95 - Three Score And Ten

Words by William Delf
Tune by Traditional

"Three Score and Ten" is a broadside ballad commemorating a tragic storm off Grimsby and Hull in February 1889. With 9 vessels sunk and many men losing their lives, it remains one of the greatest disasters in the history of the towns. The song was composed by local fisherman William Delf to raise money for the affected families.

From the Hull Times, 2 March 1889:

"As day after day passes and no tidings arrive of the missing Grimsby smacks, it is beginning to be realised that the gale of the 9th ult. will prove one of the most disastrous to the Grimsby fishing trade on record. altogether nearly a dozen fishing vessels, carrying between 60 and 70 hands, are missing.

Most of the vessels were provisioned for eight or nine days, and many of them have been out for over a month. Of the safety of seven of them all hope has now been abandoned."

Methinks I see a host of craft
Spreading their sails alee
Down the Humber they do glide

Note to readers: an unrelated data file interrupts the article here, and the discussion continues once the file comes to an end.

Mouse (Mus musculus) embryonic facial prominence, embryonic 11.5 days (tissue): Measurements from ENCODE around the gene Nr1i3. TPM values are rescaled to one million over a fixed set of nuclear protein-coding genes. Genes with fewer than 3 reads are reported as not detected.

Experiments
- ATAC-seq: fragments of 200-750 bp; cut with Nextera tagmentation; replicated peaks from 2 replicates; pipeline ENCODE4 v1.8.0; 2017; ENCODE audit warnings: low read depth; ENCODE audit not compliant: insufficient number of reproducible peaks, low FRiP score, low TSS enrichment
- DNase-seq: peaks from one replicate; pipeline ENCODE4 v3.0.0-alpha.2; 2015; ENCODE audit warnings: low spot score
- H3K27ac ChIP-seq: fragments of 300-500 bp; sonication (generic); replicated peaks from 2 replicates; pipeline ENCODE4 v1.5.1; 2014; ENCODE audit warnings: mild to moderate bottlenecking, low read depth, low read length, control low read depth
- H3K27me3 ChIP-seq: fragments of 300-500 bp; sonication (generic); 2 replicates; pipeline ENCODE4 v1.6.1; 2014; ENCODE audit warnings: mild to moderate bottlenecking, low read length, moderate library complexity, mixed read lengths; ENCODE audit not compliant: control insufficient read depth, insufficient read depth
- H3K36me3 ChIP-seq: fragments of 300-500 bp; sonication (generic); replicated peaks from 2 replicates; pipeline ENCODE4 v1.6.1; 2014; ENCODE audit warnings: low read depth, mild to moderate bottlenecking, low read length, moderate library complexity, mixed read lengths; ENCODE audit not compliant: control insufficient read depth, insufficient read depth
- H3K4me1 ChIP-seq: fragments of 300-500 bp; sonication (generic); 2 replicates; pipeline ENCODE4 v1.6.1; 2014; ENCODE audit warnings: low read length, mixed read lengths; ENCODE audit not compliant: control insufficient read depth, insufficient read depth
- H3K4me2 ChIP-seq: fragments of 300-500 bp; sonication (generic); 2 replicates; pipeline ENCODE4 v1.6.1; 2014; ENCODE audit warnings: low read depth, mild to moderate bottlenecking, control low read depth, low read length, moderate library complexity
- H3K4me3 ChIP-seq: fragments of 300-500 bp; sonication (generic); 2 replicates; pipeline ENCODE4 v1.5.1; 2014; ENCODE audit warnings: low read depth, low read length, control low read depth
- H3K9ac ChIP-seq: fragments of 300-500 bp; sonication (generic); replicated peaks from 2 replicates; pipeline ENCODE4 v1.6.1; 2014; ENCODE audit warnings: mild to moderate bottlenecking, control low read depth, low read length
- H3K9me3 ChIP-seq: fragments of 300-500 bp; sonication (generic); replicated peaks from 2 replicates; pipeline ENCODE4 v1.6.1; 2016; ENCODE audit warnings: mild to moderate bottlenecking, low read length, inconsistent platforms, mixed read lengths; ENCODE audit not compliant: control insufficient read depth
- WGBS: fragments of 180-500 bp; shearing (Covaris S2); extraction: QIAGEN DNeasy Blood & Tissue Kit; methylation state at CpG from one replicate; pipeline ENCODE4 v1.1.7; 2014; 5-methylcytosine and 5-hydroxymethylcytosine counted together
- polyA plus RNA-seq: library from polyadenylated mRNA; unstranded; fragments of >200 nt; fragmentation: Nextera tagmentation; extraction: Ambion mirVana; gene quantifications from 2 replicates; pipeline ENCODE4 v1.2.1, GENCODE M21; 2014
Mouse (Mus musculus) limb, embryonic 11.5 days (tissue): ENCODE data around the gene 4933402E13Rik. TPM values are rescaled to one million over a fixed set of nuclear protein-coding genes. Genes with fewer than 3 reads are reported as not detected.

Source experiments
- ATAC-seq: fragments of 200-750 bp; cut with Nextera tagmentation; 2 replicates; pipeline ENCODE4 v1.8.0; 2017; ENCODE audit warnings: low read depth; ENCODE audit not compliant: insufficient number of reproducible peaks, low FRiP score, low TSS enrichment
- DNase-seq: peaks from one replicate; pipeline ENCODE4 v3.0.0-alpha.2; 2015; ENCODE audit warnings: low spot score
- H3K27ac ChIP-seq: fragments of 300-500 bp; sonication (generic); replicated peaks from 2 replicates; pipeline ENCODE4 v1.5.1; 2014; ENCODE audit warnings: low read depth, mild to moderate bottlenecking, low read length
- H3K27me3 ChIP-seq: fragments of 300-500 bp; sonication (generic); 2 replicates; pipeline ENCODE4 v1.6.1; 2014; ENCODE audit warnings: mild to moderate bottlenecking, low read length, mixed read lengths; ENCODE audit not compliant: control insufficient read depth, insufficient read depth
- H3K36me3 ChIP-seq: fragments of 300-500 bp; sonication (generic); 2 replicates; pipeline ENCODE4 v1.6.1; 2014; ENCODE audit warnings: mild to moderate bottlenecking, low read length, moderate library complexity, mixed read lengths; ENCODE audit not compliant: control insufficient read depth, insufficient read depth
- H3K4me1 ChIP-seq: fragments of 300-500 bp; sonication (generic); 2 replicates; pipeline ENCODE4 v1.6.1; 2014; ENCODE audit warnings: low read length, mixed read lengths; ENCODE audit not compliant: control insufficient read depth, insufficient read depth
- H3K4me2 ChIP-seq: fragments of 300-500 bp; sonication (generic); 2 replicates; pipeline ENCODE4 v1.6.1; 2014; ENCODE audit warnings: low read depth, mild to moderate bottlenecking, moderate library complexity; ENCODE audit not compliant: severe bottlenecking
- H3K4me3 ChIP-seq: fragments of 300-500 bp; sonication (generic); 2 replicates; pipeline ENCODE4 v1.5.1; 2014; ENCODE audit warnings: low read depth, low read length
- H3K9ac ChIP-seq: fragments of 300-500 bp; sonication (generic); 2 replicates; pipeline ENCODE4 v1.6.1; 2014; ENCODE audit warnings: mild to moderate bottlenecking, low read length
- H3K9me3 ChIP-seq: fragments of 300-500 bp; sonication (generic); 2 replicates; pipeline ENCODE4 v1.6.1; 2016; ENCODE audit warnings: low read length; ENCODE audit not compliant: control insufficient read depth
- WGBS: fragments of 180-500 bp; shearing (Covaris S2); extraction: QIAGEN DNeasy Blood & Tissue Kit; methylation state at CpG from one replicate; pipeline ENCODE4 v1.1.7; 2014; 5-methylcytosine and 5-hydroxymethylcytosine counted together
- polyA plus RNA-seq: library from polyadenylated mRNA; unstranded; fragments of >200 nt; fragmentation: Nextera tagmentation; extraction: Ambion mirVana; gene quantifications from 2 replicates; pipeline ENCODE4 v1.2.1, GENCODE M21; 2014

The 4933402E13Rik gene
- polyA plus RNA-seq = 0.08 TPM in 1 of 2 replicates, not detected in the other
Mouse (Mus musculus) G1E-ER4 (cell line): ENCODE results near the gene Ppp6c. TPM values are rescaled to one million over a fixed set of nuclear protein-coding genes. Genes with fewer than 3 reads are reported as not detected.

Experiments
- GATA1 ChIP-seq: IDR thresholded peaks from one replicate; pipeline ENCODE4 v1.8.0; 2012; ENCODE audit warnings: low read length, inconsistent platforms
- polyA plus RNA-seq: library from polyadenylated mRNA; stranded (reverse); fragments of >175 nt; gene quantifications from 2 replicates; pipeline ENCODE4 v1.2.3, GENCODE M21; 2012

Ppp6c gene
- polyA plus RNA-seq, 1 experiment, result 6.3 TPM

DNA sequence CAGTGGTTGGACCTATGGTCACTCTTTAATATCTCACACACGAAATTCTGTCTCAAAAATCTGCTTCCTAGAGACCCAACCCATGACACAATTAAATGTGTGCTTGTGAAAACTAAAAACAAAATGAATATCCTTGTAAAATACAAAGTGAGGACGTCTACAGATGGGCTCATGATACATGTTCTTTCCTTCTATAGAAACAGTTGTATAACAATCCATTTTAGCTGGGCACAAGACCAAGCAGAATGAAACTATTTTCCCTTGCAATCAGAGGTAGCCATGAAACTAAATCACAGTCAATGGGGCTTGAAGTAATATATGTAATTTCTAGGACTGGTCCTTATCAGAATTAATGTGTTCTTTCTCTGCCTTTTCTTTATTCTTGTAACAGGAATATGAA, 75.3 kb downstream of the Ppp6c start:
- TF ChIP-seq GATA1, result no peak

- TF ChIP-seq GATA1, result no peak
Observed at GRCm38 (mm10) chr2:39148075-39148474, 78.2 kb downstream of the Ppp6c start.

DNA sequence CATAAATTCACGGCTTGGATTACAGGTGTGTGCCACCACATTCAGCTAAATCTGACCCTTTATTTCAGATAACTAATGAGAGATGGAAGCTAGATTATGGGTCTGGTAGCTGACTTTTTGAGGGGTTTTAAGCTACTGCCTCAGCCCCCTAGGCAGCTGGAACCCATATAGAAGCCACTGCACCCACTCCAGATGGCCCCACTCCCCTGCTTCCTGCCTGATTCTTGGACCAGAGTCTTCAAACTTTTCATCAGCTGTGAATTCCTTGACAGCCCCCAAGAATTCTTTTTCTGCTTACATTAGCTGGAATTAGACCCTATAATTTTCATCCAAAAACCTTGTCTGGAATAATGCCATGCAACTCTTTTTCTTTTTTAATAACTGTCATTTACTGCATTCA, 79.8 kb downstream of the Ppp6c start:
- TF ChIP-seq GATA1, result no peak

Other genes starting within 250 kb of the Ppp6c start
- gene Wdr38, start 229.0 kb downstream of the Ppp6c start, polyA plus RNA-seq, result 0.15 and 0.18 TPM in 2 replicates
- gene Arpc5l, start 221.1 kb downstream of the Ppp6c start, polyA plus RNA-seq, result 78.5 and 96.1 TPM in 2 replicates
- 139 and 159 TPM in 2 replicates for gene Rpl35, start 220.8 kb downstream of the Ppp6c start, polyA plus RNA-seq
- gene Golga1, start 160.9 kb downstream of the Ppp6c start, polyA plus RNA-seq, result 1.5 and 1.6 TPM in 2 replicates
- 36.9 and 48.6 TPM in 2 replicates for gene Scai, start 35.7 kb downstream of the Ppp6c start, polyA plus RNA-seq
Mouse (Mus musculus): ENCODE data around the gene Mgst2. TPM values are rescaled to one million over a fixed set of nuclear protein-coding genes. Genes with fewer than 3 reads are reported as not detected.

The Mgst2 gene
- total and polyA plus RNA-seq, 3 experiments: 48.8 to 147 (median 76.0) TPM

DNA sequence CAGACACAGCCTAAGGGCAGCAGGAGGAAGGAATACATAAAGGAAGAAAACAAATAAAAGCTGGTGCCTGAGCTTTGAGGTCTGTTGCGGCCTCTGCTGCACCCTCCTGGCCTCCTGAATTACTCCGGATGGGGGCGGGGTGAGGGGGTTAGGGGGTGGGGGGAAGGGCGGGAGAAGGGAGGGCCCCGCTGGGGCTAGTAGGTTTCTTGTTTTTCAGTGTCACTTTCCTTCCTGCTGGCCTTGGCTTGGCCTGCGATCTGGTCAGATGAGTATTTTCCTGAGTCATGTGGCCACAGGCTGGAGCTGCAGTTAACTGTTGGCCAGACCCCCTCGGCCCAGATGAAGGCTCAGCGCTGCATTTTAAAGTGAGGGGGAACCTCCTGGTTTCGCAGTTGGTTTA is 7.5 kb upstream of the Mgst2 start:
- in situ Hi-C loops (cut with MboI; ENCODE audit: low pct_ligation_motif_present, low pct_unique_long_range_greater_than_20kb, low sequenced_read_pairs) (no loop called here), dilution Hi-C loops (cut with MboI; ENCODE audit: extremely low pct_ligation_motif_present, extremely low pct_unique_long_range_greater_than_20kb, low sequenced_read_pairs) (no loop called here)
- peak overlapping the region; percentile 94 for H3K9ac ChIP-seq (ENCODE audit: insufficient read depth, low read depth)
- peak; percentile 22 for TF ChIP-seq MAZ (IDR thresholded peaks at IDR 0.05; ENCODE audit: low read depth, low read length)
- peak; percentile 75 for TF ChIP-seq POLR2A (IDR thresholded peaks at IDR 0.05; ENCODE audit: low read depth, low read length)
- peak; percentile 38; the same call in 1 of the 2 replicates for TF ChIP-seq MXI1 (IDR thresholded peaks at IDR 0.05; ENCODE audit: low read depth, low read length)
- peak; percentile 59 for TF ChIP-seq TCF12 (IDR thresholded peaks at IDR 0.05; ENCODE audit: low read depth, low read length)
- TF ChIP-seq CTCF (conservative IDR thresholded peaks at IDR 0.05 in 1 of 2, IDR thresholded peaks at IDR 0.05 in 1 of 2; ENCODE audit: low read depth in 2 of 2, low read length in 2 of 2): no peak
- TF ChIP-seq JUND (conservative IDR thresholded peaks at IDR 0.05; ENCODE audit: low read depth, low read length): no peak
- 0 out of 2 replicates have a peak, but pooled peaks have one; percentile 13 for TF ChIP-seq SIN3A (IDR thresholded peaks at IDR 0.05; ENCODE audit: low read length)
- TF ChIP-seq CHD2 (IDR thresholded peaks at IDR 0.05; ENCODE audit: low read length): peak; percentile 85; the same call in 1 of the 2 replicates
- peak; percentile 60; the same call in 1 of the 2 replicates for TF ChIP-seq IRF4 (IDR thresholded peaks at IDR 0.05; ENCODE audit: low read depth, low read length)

All bound for the Northern sea

Methinks I see on each small craft
A crew with hearts so brave
Going out to earn their daily bread
Upon the restless wave

And it’s three score and ten
Boys and men were lost from Grimsby town
From Yarmouth down to Scarborough
Many hundreds more were drowned
Our herring craft, our Trawlers
Our fishing Smacks, as well
They long to fight the bitter night
And battle with the swell

Methinks I see them yet again
As they leave this land behind
Casting their nets into the sea
The herring shoals to find

Methinks I see them yet again
They’re all on board all right
With their nets rolled up and their decks cleaned off
And the side lights burning bright

Methinks I’ve heard the Captain say
“me lads we’ll shorten sail”
With the sky to all appearances
Looks like an approaching gale

Methinks I see them yet again
The midnight hour is past
The little craft abattling
There against the icy blast

October’s night brought such a sight
'twas never seen before
There were masts and yards and broken spars
Awashed up on the shore

There were many a heart in sorrow
Many a heart so brave
There were many a fine and hearty lad
That met a watery grave